CityNews — Eef Barzelay has been processing the world through music for a long time. Most known for forming and fronting the American band Clem Snide, Eef is the driving force behind a body of work that already exceeds most singer songwriters in terms of quantity, but maintains a brilliant ability to articulate just how absurd, hilarious and sad the human experience can be as we bumble about trying to get what we want out of this world.
Eef and Clem Snide can’t really be regarded as traditionally successful in the music business sense, but Eef finds beauty in how he navigates the world as a performing musician these days. After a tumultuous history with Clem Snide; breaking up and reuniting several times and struggling with frustrating management and record deals, Eef has found himself in an autonomous position that lends him the freedom to wind up in random places, such as Papa Rock, just south of the international airport, in Mae Hia, Chiang Mai on a Saturday night.
“I was doing a wedding in Amsterdam, and I got the call from this guy Matt who owns a place in Bangkok, and he asked me if I wanted to come play some shows in Thailand, and I was like, ‘definitely’.”
Outside the venue, we chat and drink Beer Laos, Eef puffs at a cigarette, clad in long pants, a black T-shirt and thick-rimmed black glasses, he looks just like a singer songwriter that flew from his home in Nashville to play some songs and take a look around.
“I don’t really know where I am,” he admitted, chuckling, “I’m having a great time. This is my first time in Asia, I’ve never been anywhere near here. I love travelling, and seeing the world this way. I like to have a local person take me around, and then I get to play music at night. That’s pretty ideal.”
These days Eef continues to produce new material through a variety of different channels. He performs solo, writes music for film and TV, and has started a subscription service called Eldorado. With Eldorado, fans receive an EP of new material, usually around five songs, every month.
“I started doing this thing a few years ago, I basically made my services available to anyone that’s interested. So I said ‘send me $200 and an email with some personal information, and I’ll write a song for you’.”
Since then, Eef has written over 200 songs for Eldorado, and the project has gained him more than just a monetary return. “It’s turned into kind of a barter system as well, I have a guy that does all of my emails, and a guy that does my website, and it’s also just a wonderful connection to make when you write a song for someone.”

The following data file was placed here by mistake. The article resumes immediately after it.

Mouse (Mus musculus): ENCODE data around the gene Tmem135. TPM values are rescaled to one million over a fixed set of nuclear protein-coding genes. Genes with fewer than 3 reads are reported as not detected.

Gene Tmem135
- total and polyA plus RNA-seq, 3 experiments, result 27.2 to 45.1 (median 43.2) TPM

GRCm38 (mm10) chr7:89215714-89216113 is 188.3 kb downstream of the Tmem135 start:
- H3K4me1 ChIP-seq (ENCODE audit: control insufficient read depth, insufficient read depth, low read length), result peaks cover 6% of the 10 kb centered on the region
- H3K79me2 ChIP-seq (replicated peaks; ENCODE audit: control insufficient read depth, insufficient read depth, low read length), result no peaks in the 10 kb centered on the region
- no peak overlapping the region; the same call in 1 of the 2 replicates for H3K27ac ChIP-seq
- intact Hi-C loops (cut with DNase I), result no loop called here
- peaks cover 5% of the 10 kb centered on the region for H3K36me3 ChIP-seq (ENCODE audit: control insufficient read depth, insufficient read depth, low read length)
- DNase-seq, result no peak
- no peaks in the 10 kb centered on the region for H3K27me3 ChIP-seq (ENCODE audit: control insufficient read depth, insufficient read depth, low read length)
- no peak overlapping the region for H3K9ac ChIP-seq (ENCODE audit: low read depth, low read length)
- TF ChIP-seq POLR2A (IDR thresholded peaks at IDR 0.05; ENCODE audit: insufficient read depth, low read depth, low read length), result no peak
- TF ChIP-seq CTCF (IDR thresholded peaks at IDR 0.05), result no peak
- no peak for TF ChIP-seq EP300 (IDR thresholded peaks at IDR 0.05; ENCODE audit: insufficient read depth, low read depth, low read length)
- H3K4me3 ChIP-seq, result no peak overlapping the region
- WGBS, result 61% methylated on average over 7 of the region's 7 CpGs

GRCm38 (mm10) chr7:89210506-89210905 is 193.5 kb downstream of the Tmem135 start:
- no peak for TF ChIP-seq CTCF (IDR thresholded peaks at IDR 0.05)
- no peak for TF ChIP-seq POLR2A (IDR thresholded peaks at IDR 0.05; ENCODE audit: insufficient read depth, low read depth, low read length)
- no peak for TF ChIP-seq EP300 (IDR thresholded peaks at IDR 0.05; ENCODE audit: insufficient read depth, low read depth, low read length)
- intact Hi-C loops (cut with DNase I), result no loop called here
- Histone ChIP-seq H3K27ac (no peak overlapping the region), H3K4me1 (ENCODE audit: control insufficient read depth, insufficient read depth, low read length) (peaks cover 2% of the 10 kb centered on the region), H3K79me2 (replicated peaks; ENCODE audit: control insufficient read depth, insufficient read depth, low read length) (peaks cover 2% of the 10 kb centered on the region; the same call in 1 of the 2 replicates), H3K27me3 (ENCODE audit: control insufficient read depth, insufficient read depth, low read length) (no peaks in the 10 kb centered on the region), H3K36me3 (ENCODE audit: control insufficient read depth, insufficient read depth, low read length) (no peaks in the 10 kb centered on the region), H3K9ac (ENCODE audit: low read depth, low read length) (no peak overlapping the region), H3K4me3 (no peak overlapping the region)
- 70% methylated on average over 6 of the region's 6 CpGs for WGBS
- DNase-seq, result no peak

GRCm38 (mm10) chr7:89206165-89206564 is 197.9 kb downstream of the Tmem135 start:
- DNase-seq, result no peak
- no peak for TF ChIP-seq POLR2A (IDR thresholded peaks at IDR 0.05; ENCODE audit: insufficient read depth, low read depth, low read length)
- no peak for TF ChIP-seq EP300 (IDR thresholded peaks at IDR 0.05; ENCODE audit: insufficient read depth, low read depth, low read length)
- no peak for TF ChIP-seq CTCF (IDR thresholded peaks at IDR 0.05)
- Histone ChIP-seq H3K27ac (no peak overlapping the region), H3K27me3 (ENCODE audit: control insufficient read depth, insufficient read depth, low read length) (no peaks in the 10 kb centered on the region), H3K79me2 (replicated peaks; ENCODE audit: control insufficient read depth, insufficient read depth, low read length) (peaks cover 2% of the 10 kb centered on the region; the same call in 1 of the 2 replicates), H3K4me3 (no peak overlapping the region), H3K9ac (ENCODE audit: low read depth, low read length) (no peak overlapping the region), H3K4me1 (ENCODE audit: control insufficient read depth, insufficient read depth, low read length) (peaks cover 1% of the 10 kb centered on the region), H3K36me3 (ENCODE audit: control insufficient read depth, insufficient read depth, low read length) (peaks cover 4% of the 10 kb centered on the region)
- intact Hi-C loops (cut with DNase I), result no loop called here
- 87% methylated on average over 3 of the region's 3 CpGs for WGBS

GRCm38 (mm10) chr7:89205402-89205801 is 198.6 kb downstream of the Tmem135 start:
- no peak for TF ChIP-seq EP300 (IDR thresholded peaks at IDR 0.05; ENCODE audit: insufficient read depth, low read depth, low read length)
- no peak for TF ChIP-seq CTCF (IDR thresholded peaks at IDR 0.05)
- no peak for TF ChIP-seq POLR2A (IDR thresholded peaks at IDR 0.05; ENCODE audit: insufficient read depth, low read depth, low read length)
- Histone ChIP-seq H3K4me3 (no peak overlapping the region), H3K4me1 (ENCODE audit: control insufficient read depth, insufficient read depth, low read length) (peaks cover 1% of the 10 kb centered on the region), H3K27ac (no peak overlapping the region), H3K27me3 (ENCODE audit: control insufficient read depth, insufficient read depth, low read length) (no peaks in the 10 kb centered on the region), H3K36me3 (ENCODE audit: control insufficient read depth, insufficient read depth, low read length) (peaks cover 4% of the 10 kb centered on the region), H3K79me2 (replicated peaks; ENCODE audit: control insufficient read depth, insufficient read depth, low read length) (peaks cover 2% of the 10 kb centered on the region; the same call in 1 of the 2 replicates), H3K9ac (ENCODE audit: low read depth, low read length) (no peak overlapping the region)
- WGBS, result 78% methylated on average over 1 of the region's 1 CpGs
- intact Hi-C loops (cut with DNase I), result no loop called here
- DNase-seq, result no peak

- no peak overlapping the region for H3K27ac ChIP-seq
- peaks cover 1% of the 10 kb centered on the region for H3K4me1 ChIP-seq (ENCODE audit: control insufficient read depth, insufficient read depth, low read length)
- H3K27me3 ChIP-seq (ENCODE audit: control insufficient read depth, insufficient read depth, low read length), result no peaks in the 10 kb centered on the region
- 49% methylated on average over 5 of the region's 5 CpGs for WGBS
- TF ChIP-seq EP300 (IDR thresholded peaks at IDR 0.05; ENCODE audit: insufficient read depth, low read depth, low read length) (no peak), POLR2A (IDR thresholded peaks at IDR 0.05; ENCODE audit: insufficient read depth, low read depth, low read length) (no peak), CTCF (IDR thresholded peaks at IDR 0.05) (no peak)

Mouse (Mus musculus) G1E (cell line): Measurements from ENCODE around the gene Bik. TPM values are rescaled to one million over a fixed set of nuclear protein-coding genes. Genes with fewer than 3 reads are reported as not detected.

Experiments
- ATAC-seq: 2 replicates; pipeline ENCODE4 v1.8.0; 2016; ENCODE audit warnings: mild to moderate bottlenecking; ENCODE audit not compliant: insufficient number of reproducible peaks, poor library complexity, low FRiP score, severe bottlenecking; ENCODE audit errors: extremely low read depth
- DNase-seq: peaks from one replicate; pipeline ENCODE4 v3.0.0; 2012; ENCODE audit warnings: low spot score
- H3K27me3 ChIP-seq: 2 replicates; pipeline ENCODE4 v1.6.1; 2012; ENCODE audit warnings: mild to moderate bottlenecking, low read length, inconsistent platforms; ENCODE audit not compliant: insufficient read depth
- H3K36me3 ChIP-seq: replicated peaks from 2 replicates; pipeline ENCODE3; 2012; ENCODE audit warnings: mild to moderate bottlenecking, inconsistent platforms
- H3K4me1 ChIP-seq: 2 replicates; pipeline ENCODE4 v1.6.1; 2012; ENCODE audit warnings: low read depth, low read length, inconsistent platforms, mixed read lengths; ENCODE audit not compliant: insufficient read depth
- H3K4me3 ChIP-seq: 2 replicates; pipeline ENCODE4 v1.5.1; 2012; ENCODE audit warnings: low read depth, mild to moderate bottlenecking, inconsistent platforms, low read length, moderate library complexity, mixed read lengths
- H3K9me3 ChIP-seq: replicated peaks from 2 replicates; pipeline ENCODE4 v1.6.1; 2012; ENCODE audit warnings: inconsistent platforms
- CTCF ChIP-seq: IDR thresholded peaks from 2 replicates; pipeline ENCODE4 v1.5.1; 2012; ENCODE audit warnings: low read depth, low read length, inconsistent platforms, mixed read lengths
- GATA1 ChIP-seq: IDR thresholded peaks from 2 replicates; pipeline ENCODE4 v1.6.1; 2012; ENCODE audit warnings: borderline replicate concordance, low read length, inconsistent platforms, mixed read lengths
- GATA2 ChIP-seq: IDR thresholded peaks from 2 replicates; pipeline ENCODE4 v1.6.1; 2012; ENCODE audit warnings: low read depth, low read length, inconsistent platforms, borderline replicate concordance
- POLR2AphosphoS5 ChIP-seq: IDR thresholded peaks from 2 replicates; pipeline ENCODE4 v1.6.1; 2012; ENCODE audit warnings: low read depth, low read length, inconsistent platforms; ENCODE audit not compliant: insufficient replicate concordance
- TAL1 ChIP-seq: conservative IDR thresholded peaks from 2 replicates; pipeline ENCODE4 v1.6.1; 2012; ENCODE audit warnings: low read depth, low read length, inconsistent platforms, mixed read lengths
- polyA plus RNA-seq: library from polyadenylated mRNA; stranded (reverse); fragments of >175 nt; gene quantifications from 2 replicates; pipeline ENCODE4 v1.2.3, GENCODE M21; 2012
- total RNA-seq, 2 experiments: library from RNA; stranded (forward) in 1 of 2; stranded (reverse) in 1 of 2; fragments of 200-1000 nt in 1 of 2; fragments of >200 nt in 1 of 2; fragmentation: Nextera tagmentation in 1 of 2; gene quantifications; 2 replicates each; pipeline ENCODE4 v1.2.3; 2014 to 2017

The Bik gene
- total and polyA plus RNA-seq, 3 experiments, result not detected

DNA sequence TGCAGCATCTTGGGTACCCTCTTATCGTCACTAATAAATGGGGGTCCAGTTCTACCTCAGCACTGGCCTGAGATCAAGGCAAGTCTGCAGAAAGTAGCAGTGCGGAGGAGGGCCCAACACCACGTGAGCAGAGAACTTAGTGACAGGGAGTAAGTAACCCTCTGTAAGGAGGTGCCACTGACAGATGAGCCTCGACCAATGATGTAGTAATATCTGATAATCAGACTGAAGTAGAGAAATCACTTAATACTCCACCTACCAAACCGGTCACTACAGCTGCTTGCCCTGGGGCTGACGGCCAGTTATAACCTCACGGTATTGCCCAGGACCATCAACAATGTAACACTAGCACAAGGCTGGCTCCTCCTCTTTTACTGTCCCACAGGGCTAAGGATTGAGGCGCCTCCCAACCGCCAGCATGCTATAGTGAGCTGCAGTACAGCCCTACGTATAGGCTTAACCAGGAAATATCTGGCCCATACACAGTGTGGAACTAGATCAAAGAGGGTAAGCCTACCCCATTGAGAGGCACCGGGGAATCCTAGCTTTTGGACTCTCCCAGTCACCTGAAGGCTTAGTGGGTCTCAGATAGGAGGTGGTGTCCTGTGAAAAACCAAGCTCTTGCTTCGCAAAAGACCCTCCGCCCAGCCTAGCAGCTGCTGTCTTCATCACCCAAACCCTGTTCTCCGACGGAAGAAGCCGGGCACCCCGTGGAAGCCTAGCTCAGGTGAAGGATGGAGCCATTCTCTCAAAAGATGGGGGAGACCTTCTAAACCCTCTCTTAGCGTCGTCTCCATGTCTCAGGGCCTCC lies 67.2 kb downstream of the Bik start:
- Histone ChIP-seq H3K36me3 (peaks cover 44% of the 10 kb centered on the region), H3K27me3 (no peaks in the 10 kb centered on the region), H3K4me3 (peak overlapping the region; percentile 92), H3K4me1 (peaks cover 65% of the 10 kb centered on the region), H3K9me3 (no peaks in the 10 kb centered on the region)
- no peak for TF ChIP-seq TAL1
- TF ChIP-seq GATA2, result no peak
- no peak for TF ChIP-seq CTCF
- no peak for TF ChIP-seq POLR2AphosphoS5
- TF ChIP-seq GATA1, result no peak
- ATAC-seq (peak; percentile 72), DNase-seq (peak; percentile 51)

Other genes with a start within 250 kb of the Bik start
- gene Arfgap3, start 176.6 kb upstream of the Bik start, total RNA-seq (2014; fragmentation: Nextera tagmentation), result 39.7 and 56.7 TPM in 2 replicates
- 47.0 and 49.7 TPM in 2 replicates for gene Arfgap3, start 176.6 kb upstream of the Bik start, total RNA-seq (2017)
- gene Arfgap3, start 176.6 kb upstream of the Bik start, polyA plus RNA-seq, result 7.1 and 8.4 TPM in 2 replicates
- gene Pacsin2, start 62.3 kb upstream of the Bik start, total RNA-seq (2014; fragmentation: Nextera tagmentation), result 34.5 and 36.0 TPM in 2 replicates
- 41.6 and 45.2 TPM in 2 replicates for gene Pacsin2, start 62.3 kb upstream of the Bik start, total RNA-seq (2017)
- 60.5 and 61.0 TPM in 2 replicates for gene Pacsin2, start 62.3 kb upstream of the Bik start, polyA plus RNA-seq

We finish up our drinks, the sound of the opening blues band wafting out into the street, it’s almost time for Eef to go on. The crowd inside applauds as a song comes to an end, and Eef looks back at the bar.
“There’s a kind of gold mine here,” Eef theorises. “There’s a lot of musicians in the states like me that would come out here and play, just to have a reason to come to the area and see it. I think if some more of the Southeast Asian promoters in this area tapped into them, there would be a lot of interest.”
Eef heads inside, steps into the corner where the bands perform and throws his acoustic onto his shoulders. It might sound a bit cheesy, but there’s something that happens when someone that’s been performing for over 25 years starts a song and takes over the room, something that comes out of them besides the notes and words they sing, a sort of force that they can only emanate through song.
Eef plays for about an hour, the room quieting down as the drinkers and chatters start to figure out that this random guy from Nashville is actually pretty damn good. Eef’s set, a mish mash of unreleased material and dusty songs plucked from his decades of archives, takes us through a lifetime of clumsy romance, reckless curiosity, and narratives of human experience that make you want to laugh and cry simultaneously. His playing style is relaxed, like a guy that listened to too much Buddy Holly and Chuck Berry but also had too much to drink; the strum of his guitar often times dwindling down to silence as his raw but intriguing voice tells a story that seems to encapsulate a lifetime of emotion through a single one night stand. The protagonist in his story has successfully bedded a woman that he found incredibly beautiful despite her being totally intoxicated, and Eef articulates perfectly the feeling of them waking up together.
“So I woke with the dawn to fix you breakfast, I served it to you right there in your bed, but your blood shot eyes addressed me like a stranger, as if I caused that pain inside your head. You see I wasn’t really drunk I was just pretending, because I wanted so much to feel the way you do, and now this party it seems never ending, I would gladly sip my champagne from your shoes.”
As Eef plays, I order another beer. An older man with his arm slung over a woman’s shoulder leans over and speaks into her ear, “I like this guy,” he says.
As Eef finishes up his set to scattered applause and a few hoots and hollers, I turn my attention back to the conversation at my table. Before I get a chance to wish him luck, I catch a glimpse of Eef ducking out with his guitar, leaving us with his stories, and something like advice, or questions, but mainly the reassuring feeling of hearing someone else trying to figure out what a kiss means, or why people like to get high. He doesn’t give us any answers, but tonight, this little bar in Chiang Mai felt good just knowing we weren’t alone. Cheers Eef.
To keep in touch with Eef Barzelay, see Clem Snide’s Facebook.
Check out Papa Rock for great live music Thurs-Sunday every week, featuring the house band, the Black Martini Band and touring acts from all over the world. Their menu of insanely filling burgers, pizza, sandwiches and Thai food is something you can’t miss either.
Thanon Somphot Chiang Mai 700 Pi
Open Daily 1pm – 12am, close at 10pm on Wednesdays and Thursdays